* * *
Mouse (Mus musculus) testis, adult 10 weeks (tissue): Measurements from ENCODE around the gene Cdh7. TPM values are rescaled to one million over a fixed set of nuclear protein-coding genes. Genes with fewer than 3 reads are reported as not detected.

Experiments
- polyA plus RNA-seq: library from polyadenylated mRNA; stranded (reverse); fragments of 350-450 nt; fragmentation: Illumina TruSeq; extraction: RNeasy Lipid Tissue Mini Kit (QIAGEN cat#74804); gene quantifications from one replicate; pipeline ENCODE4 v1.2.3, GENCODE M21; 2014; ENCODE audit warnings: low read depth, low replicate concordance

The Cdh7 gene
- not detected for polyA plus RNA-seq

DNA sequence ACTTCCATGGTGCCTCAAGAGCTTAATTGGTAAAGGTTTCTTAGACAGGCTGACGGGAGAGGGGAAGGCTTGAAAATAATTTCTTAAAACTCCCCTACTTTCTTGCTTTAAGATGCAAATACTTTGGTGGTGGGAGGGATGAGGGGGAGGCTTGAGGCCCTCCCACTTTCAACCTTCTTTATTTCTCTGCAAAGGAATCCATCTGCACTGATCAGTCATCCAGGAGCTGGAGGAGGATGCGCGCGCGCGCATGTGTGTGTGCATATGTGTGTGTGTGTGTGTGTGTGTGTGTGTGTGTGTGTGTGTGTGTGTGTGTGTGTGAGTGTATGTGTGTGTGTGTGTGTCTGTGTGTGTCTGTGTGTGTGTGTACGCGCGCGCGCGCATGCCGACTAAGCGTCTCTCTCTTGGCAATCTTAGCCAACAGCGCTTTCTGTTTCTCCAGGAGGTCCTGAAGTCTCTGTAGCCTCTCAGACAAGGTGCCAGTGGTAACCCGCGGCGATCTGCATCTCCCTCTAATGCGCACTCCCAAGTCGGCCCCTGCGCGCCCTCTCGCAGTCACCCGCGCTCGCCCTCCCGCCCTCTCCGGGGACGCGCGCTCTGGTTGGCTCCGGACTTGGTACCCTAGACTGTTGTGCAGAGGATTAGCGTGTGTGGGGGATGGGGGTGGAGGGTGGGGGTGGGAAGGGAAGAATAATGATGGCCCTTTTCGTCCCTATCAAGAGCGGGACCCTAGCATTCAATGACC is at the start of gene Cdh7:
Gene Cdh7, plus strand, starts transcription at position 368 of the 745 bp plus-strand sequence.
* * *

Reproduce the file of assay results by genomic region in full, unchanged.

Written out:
Mouse (Mus musculus) testis, adult 10 weeks (tissue): Measurements from ENCODE around the gene Cdh7. TPM values are rescaled to one million over a fixed set of nuclear protein-coding genes. Genes with fewer than 3 reads are reported as not detected.

Experiments
- polyA plus RNA-seq: library from polyadenylated mRNA; stranded (reverse); fragments of 350-450 nt; fragmentation: Illumina TruSeq; extraction: RNeasy Lipid Tissue Mini Kit (QIAGEN cat#74804); gene quantifications from one replicate; pipeline ENCODE4 v1.2.3, GENCODE M21; 2014; ENCODE audit warnings: low read depth, low replicate concordance

The Cdh7 gene
- not detected for polyA plus RNA-seq

DNA sequence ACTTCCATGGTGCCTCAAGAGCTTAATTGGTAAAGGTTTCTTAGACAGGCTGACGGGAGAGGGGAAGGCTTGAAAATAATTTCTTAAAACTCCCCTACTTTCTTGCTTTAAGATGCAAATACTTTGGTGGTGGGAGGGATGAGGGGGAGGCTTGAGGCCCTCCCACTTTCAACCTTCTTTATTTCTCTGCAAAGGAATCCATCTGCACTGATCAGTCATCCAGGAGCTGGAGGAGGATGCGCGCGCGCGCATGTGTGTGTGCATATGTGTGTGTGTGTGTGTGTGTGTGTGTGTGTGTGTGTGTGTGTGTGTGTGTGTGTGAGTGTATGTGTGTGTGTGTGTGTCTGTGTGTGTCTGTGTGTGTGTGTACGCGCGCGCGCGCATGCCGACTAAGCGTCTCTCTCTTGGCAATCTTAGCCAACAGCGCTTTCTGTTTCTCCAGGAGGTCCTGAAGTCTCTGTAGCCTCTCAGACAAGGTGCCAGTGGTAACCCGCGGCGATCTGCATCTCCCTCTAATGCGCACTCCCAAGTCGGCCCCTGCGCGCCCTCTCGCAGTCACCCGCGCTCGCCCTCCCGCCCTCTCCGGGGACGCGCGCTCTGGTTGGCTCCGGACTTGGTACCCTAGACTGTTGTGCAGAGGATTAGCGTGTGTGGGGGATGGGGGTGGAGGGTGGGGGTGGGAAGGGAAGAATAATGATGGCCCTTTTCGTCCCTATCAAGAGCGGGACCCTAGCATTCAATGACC is at the start of gene Cdh7:
Gene Cdh7, plus strand, starts transcription at position 368 of the 745 bp plus-strand sequence.